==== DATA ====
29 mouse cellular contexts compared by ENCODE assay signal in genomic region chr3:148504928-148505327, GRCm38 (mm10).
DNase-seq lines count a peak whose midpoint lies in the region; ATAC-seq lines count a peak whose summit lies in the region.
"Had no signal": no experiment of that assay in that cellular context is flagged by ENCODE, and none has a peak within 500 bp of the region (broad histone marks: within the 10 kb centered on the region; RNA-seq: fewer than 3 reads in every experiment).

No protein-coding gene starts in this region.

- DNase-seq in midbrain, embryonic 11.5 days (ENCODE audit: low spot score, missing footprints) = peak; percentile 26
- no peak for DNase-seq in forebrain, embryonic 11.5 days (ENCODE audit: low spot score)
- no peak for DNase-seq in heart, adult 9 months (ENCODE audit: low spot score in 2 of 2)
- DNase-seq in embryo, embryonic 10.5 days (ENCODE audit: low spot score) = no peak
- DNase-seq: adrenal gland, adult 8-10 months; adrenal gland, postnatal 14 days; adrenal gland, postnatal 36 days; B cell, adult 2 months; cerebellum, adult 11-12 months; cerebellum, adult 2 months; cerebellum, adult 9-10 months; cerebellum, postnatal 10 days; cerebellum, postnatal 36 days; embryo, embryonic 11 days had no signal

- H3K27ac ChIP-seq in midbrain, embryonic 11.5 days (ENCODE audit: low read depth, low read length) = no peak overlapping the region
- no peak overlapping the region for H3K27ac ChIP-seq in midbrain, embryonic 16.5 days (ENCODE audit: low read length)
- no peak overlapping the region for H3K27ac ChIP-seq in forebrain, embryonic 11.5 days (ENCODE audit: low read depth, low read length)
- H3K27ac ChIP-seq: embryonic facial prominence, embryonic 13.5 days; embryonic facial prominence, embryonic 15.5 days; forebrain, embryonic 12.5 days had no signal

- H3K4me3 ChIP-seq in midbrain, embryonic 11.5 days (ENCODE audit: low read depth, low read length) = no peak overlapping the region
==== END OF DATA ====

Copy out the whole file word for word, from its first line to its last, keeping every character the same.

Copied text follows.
29 mouse cellular contexts compared by ENCODE assay signal in genomic region chr3:148504928-148505327, GRCm38 (mm10).
DNase-seq lines count a peak whose midpoint lies in the region; ATAC-seq lines count a peak whose summit lies in the region.
"Had no signal": no experiment of that assay in that cellular context is flagged by ENCODE, and none has a peak within 500 bp of the region (broad histone marks: within the 10 kb centered on the region; RNA-seq: fewer than 3 reads in every experiment).

No protein-coding gene starts in this region.

- DNase-seq in midbrain, embryonic 11.5 days (ENCODE audit: low spot score, missing footprints) = peak; percentile 26
- no peak for DNase-seq in forebrain, embryonic 11.5 days (ENCODE audit: low spot score)
- no peak for DNase-seq in heart, adult 9 months (ENCODE audit: low spot score in 2 of 2)
- DNase-seq in embryo, embryonic 10.5 days (ENCODE audit: low spot score) = no peak
- DNase-seq: adrenal gland, adult 8-10 months; adrenal gland, postnatal 14 days; adrenal gland, postnatal 36 days; B cell, adult 2 months; cerebellum, adult 11-12 months; cerebellum, adult 2 months; cerebellum, adult 9-10 months; cerebellum, postnatal 10 days; cerebellum, postnatal 36 days; embryo, embryonic 11 days had no signal

- H3K27ac ChIP-seq in midbrain, embryonic 11.5 days (ENCODE audit: low read depth, low read length) = no peak overlapping the region
- no peak overlapping the region for H3K27ac ChIP-seq in midbrain, embryonic 16.5 days (ENCODE audit: low read length)
- no peak overlapping the region for H3K27ac ChIP-seq in forebrain, embryonic 11.5 days (ENCODE audit: low read depth, low read length)
- H3K27ac ChIP-seq: embryonic facial prominence, embryonic 13.5 days; embryonic facial prominence, embryonic 15.5 days; forebrain, embryonic 12.5 days had no signal

- H3K4me3 ChIP-seq in midbrain, embryonic 11.5 days (ENCODE audit: low read depth, low read length) = no peak overlapping the region